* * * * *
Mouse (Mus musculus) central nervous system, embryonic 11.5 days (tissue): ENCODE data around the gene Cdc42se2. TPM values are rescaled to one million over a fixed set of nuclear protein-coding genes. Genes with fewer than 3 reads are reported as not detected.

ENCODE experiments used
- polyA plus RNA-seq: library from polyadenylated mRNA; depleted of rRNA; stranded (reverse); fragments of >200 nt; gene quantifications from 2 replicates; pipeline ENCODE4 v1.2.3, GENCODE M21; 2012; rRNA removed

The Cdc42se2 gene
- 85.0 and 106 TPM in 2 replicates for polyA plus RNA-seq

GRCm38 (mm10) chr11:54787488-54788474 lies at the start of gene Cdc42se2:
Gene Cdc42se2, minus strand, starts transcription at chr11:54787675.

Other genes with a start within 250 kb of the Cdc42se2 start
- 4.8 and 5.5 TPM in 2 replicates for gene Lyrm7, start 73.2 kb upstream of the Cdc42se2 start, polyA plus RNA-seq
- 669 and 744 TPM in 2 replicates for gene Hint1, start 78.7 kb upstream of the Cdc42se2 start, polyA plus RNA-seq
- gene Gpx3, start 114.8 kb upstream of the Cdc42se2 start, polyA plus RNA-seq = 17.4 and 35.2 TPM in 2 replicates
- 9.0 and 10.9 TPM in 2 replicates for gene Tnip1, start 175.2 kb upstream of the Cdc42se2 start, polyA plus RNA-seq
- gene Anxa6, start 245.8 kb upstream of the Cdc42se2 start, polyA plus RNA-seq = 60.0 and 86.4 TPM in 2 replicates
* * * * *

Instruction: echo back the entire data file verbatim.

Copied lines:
Mouse (Mus musculus) central nervous system, embryonic 11.5 days (tissue): ENCODE data around the gene Cdc42se2. TPM values are rescaled to one million over a fixed set of nuclear protein-coding genes. Genes with fewer than 3 reads are reported as not detected.

ENCODE experiments used
- polyA plus RNA-seq: library from polyadenylated mRNA; depleted of rRNA; stranded (reverse); fragments of >200 nt; gene quantifications from 2 replicates; pipeline ENCODE4 v1.2.3, GENCODE M21; 2012; rRNA removed

The Cdc42se2 gene
- 85.0 and 106 TPM in 2 replicates for polyA plus RNA-seq

GRCm38 (mm10) chr11:54787488-54788474 lies at the start of gene Cdc42se2:
Gene Cdc42se2, minus strand, starts transcription at chr11:54787675.

Other genes with a start within 250 kb of the Cdc42se2 start
- 4.8 and 5.5 TPM in 2 replicates for gene Lyrm7, start 73.2 kb upstream of the Cdc42se2 start, polyA plus RNA-seq
- 669 and 744 TPM in 2 replicates for gene Hint1, start 78.7 kb upstream of the Cdc42se2 start, polyA plus RNA-seq
- gene Gpx3, start 114.8 kb upstream of the Cdc42se2 start, polyA plus RNA-seq = 17.4 and 35.2 TPM in 2 replicates
- 9.0 and 10.9 TPM in 2 replicates for gene Tnip1, start 175.2 kb upstream of the Cdc42se2 start, polyA plus RNA-seq
- gene Anxa6, start 245.8 kb upstream of the Cdc42se2 start, polyA plus RNA-seq = 60.0 and 86.4 TPM in 2 replicates